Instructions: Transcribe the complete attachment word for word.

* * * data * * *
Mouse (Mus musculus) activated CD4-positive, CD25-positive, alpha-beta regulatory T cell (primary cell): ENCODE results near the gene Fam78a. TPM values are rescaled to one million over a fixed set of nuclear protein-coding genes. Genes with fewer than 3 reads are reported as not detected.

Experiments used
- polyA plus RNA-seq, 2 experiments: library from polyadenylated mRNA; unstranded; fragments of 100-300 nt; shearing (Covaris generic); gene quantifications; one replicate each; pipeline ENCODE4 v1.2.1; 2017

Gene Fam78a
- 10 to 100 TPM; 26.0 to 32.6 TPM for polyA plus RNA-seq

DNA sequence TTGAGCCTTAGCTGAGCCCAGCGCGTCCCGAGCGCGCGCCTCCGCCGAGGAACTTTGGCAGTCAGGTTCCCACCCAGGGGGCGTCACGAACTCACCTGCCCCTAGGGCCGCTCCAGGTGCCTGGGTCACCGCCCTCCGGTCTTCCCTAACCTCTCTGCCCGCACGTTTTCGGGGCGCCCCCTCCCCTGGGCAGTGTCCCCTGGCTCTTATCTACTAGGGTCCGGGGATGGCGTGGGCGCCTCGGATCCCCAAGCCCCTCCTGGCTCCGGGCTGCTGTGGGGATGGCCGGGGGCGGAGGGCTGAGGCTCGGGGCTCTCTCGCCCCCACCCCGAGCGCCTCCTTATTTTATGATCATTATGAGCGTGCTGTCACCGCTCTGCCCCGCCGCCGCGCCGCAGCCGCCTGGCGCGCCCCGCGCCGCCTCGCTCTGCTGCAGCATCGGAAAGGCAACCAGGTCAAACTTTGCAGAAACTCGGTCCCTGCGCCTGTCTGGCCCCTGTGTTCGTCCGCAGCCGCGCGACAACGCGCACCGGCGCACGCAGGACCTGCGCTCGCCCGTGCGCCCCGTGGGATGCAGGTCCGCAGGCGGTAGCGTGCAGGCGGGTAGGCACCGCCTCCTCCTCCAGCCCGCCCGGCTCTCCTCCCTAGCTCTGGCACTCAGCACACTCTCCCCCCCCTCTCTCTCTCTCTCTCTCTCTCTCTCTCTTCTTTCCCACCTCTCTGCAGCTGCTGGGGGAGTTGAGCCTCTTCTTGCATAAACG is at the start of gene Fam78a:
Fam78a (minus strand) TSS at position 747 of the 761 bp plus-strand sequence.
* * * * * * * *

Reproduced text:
Mouse (Mus musculus) activated CD4-positive, CD25-positive, alpha-beta regulatory T cell (primary cell): ENCODE results near the gene Fam78a. TPM values are rescaled to one million over a fixed set of nuclear protein-coding genes. Genes with fewer than 3 reads are reported as not detected.

Experiments used
- polyA plus RNA-seq, 2 experiments: library from polyadenylated mRNA; unstranded; fragments of 100-300 nt; shearing (Covaris generic); gene quantifications; one replicate each; pipeline ENCODE4 v1.2.1; 2017

Gene Fam78a
- 10 to 100 TPM; 26.0 to 32.6 TPM for polyA plus RNA-seq

DNA sequence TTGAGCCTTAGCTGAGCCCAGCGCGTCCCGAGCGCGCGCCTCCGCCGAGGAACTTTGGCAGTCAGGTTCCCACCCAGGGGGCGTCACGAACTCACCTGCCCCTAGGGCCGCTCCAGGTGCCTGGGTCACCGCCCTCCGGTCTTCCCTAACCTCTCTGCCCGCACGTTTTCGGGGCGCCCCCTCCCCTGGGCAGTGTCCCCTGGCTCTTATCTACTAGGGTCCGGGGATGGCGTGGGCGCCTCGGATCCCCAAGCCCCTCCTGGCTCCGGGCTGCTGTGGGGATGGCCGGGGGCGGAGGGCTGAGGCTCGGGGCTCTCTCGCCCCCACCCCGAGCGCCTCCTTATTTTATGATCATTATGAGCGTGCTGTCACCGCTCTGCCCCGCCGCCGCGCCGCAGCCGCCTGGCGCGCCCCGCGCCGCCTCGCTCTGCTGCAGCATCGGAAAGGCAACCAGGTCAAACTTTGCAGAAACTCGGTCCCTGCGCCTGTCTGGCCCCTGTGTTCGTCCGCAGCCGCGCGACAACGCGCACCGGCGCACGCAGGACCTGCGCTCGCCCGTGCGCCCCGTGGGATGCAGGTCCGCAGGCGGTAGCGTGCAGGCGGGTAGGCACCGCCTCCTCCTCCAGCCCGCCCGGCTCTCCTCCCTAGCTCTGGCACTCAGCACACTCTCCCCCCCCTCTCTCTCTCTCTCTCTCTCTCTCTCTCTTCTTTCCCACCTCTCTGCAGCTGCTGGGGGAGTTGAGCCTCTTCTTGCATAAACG is at the start of gene Fam78a:
Fam78a (minus strand) TSS at position 747 of the 761 bp plus-strand sequence.